After the Columbia recording, Idiom ’59 disappeared from the Ellington repertoire and went into a kind of shadow land. It ”attracted little critical attention” (Boyes) and did not create much enthusiasm among Ellington experts and aficionados. When Eddie Lambert wrote about the work in his Listerner’s Guide, he says that ”neglect and obscurity have been its lot” even if he considers that there is ”enough of fine music to deserve more”.

With this background, it was very welcome that the Ellington ’88 conference in Oldham allowed Idiom ’59 to have a little bit of a comeback.

The Ellington ’88 Orchestra featured it in its ”Extended Ellington” concerts and this was preceded by an outstanding presentation of the work by Andrew Homzy – Professor of Jazz Studies at Concordia University in Toronto at the time  and a specialist in extended jazz works.

Before coming to Oldham, Homzy had transcribed and analyzed Idiom ’59 in detail. For this he had used three different issues of the Festival Session LP (see below). To the benefit of the conference participants (and now also the readers of this article), he had summarized his work in an eleven-page handout. It goes through the work bar-by-bar and gives a number of examples, which illustrate the work’s motifs and their development.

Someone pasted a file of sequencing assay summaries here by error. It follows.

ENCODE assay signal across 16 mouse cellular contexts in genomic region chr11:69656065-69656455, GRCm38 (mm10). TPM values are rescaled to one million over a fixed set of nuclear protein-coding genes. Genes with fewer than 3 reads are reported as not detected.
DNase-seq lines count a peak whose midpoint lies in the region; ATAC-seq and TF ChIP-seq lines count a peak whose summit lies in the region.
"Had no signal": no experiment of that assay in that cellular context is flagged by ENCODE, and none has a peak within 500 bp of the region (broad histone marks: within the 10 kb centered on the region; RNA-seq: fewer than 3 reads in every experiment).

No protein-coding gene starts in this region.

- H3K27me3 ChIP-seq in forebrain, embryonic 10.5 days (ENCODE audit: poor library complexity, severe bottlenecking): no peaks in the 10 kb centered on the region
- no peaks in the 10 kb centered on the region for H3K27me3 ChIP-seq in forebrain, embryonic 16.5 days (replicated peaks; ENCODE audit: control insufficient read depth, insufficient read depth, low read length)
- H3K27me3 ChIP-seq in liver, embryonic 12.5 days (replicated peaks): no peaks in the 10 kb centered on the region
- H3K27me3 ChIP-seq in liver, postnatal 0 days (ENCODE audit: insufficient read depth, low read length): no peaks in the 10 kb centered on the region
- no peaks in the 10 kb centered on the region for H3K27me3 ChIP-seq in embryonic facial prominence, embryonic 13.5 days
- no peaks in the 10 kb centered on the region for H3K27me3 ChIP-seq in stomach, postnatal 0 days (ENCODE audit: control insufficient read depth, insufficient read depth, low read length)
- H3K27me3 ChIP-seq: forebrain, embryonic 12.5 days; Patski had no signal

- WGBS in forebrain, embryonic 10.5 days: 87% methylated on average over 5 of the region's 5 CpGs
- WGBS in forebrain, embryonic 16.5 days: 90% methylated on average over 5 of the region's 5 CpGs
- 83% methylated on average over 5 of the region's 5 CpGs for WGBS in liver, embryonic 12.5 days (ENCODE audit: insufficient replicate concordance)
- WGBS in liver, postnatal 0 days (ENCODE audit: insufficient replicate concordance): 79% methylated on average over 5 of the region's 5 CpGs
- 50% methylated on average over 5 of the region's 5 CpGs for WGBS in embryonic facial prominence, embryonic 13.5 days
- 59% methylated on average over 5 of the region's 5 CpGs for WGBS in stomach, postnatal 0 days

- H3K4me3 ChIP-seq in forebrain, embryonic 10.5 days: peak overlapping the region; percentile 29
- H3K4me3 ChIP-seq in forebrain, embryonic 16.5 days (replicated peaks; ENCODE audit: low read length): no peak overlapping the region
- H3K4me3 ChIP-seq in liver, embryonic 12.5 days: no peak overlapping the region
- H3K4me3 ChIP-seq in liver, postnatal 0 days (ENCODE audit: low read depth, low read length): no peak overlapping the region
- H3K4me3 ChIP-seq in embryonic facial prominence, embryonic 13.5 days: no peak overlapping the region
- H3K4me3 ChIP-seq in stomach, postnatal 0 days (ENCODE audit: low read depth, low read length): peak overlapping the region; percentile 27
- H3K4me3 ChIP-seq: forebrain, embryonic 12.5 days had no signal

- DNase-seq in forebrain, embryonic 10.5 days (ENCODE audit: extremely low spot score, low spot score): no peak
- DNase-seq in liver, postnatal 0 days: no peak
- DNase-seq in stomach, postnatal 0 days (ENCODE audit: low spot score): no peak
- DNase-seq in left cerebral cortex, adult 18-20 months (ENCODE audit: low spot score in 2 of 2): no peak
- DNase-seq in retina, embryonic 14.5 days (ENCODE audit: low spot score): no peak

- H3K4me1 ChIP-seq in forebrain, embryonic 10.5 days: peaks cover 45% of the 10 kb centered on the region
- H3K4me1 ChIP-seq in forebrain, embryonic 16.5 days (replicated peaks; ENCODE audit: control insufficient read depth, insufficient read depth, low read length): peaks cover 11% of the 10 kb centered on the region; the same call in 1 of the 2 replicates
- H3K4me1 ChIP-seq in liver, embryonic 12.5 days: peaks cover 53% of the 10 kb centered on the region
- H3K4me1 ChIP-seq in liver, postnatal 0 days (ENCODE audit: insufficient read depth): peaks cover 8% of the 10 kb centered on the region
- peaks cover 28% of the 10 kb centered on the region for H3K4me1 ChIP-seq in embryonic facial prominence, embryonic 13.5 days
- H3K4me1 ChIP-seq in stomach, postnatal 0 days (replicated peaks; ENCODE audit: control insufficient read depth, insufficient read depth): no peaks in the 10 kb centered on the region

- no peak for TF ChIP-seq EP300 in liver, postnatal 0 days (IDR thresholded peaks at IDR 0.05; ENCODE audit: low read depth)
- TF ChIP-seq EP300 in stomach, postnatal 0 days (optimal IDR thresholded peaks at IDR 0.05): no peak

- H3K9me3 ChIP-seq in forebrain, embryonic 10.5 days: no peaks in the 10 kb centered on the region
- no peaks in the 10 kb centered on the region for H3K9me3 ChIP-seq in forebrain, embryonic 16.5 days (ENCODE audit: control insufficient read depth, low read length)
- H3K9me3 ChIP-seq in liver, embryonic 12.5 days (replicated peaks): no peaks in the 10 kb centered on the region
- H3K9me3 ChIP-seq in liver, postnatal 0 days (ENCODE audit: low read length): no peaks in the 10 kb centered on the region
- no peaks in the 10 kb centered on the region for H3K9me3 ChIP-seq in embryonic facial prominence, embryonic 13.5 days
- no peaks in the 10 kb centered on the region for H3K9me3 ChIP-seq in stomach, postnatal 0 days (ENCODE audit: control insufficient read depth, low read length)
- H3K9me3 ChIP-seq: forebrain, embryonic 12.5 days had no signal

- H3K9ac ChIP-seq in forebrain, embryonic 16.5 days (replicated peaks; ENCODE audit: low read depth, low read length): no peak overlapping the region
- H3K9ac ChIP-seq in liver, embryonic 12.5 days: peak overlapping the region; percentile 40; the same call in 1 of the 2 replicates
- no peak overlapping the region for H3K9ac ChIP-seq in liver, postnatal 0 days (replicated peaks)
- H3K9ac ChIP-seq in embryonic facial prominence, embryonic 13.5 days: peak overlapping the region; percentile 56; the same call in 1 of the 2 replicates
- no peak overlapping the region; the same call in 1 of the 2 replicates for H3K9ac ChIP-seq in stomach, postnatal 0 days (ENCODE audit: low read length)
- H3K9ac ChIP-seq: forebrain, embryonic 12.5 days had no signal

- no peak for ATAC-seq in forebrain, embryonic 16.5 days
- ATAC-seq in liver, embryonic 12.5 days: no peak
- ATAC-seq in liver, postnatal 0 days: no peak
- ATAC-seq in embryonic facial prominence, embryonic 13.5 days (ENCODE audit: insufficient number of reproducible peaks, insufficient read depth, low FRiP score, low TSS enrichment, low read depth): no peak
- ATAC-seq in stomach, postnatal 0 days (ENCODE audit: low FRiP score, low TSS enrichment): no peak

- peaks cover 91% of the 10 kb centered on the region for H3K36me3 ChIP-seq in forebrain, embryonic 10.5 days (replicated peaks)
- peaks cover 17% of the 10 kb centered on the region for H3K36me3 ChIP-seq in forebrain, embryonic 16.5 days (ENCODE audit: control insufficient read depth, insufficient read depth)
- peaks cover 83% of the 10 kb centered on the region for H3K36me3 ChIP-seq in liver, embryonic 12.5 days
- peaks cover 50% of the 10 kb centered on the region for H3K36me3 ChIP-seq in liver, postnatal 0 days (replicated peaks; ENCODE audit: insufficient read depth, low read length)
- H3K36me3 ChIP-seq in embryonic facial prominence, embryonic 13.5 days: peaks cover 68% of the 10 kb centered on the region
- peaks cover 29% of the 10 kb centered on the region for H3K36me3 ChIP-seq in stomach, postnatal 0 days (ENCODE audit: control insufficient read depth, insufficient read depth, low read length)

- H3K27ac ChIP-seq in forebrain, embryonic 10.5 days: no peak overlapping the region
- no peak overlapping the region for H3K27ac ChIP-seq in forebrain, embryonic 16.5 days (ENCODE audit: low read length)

It is highly recommended to digest it before listening to the presentation. It can be downloaded here.

With the lecture, Homzy wanted to take the listeners through Idiom ’59 to present some of the things he had ”discovered in this piece of music to show the strength, the intelligence, the soul, the beauty of Duke Ellington’s work as a composer”.

Roger Boyes was in the audience and got very enthusiastic about Homzy’s presentation. An article he published in Blue Light in 2010 reflects this. ”A fascinating paper” he says. Boyes’ full article is available here and we are grateful to Roger to have been allowed to draw from it for this article.